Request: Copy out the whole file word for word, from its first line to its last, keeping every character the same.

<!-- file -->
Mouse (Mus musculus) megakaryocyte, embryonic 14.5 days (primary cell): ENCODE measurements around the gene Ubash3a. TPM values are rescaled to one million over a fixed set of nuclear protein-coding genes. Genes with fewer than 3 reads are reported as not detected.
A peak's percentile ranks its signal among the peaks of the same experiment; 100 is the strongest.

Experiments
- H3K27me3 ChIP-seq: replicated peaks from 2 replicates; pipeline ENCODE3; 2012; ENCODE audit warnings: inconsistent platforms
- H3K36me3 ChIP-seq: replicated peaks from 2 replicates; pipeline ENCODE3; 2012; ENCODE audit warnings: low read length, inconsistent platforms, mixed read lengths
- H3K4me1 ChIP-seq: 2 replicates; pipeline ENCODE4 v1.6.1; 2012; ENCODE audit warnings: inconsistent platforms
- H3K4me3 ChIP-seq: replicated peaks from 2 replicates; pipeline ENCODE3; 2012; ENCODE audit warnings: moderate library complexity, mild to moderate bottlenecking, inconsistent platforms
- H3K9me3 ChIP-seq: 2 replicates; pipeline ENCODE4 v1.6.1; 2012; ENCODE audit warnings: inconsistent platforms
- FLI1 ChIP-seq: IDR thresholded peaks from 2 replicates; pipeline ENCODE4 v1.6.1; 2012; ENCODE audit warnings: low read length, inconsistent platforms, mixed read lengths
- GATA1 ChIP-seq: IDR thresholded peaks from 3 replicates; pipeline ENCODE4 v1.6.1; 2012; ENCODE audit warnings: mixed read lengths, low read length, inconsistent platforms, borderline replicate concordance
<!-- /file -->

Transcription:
Mouse (Mus musculus) megakaryocyte, embryonic 14.5 days (primary cell): ENCODE measurements around the gene Ubash3a. TPM values are rescaled to one million over a fixed set of nuclear protein-coding genes. Genes with fewer than 3 reads are reported as not detected.
A peak's percentile ranks its signal among the peaks of the same experiment; 100 is the strongest.

Experiments
- H3K27me3 ChIP-seq: replicated peaks from 2 replicates; pipeline ENCODE3; 2012; ENCODE audit warnings: inconsistent platforms
- H3K36me3 ChIP-seq: replicated peaks from 2 replicates; pipeline ENCODE3; 2012; ENCODE audit warnings: low read length, inconsistent platforms, mixed read lengths
- H3K4me1 ChIP-seq: 2 replicates; pipeline ENCODE4 v1.6.1; 2012; ENCODE audit warnings: inconsistent platforms
- H3K4me3 ChIP-seq: replicated peaks from 2 replicates; pipeline ENCODE3; 2012; ENCODE audit warnings: moderate library complexity, mild to moderate bottlenecking, inconsistent platforms
- H3K9me3 ChIP-seq: 2 replicates; pipeline ENCODE4 v1.6.1; 2012; ENCODE audit warnings: inconsistent platforms
- FLI1 ChIP-seq: IDR thresholded peaks from 2 replicates; pipeline ENCODE4 v1.6.1; 2012; ENCODE audit warnings: low read length, inconsistent platforms, mixed read lengths
- GATA1 ChIP-seq: IDR thresholded peaks from 3 replicates; pipeline ENCODE4 v1.6.1; 2012; ENCODE audit warnings: mixed read lengths, low read length, inconsistent platforms, borderline replicate concordance